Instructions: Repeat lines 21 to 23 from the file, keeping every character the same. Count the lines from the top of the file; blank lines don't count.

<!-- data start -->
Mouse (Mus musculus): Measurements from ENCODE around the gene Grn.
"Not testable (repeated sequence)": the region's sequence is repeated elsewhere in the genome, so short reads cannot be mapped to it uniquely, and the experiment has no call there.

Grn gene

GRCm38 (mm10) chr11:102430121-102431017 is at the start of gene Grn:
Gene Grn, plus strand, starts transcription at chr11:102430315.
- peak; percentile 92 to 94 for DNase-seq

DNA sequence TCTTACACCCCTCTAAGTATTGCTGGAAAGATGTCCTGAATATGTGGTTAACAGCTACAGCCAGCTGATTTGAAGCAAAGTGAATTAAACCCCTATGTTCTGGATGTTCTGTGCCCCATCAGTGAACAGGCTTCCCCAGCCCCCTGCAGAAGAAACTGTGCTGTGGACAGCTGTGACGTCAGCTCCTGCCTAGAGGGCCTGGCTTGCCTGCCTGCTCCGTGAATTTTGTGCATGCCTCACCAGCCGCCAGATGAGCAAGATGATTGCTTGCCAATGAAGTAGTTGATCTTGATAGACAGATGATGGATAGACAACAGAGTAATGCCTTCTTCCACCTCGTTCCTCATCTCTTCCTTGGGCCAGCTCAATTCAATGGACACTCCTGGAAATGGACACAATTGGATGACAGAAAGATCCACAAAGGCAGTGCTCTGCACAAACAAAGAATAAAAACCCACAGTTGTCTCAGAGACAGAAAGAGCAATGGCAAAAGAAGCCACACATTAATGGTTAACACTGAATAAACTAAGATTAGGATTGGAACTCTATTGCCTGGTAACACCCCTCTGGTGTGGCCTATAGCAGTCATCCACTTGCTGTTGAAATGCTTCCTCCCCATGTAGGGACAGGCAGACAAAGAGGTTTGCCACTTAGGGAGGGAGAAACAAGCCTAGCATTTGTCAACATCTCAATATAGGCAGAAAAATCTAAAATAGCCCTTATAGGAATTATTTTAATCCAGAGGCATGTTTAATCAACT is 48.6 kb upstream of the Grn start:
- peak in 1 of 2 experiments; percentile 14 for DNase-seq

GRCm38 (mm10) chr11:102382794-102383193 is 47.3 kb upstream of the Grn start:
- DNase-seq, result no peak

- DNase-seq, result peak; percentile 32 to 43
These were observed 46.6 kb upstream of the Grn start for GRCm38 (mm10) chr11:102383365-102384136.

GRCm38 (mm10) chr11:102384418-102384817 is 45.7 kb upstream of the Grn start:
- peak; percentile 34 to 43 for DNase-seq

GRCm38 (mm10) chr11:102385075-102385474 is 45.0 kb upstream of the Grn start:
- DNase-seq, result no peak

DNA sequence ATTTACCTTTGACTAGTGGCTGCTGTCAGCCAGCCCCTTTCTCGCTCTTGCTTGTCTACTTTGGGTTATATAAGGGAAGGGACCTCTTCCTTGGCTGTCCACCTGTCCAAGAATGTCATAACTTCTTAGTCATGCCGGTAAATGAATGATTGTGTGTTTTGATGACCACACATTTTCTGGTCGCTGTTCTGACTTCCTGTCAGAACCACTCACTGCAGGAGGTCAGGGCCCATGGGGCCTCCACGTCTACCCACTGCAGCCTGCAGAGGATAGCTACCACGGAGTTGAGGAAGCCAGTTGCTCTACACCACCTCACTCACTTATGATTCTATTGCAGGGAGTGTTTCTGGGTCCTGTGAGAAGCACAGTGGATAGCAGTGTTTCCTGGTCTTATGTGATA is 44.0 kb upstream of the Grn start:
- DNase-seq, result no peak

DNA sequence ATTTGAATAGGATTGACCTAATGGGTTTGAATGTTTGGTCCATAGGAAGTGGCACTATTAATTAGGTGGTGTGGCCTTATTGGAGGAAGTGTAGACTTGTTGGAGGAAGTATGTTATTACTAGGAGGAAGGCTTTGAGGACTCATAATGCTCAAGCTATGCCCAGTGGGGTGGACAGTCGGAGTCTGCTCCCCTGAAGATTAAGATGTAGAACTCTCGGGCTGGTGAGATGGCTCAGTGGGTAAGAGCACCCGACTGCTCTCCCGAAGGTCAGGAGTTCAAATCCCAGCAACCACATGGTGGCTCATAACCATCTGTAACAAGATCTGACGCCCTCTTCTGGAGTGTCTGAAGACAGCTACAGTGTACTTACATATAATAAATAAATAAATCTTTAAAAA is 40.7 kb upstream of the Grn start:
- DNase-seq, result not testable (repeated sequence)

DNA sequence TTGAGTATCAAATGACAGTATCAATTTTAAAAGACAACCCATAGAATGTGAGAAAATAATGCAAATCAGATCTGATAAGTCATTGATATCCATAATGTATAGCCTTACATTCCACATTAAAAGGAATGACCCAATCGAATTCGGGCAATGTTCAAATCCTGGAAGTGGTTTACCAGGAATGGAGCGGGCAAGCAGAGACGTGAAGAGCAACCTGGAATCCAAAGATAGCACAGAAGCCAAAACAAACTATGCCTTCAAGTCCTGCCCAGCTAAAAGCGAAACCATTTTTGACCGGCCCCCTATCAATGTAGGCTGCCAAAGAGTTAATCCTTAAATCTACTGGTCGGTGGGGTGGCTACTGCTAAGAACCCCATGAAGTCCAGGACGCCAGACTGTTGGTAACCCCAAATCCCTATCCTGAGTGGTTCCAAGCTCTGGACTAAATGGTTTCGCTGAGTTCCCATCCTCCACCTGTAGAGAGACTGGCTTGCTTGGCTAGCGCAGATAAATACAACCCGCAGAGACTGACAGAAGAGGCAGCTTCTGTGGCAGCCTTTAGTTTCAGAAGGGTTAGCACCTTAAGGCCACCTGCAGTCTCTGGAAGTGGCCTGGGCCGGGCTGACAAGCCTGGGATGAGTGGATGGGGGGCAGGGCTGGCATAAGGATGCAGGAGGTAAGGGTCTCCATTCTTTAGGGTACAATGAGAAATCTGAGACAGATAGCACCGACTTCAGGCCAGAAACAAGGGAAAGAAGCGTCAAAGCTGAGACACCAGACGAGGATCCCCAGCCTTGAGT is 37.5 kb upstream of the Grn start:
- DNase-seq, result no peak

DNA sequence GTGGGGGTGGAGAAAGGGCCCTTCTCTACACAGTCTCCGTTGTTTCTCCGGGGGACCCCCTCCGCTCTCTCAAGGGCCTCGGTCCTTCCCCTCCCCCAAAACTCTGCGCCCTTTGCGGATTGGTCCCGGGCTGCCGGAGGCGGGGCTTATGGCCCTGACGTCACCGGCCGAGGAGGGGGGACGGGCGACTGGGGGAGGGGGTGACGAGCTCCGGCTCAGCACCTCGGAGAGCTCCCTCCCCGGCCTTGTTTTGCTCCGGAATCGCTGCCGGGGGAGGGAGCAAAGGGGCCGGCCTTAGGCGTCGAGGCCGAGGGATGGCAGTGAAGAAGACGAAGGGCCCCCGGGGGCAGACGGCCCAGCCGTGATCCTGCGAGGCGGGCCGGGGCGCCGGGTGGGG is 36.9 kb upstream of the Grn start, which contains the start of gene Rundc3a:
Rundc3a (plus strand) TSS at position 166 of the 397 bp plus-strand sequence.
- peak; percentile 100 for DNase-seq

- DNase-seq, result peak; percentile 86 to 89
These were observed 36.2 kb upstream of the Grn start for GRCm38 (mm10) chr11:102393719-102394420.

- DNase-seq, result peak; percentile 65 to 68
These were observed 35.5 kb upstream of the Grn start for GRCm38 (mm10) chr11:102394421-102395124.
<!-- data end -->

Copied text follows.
DNA sequence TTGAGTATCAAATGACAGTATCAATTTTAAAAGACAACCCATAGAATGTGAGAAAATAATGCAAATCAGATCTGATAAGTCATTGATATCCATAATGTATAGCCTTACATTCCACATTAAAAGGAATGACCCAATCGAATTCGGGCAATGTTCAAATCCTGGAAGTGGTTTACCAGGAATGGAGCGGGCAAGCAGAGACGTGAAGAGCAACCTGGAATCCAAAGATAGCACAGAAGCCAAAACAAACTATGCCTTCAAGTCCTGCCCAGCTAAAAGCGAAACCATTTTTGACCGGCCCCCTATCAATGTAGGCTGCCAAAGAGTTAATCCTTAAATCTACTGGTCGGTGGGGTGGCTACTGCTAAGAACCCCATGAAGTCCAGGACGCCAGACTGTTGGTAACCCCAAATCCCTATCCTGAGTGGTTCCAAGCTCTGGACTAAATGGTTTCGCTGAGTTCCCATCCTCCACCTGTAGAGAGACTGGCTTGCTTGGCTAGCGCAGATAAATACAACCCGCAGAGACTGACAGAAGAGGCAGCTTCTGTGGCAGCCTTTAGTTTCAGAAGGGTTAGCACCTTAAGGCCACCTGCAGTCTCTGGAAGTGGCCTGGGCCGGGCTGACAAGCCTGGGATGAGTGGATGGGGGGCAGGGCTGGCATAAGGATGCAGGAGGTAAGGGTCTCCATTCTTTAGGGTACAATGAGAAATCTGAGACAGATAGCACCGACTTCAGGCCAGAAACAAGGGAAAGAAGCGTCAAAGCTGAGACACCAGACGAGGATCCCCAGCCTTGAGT is 37.5 kb upstream of the Grn start:
- DNase-seq, result no peak

DNA sequence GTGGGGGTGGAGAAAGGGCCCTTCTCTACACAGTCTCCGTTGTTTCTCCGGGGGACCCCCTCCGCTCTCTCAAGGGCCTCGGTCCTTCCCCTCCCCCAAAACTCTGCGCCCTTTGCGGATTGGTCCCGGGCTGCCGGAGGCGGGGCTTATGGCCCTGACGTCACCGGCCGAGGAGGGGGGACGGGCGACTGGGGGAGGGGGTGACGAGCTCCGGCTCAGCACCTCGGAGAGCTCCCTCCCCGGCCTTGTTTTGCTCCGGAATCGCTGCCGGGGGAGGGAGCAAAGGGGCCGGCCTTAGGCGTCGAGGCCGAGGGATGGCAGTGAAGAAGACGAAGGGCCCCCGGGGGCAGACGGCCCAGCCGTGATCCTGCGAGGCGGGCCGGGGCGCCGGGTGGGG is 36.9 kb upstream of the Grn start, which contains the start of gene Rundc3a: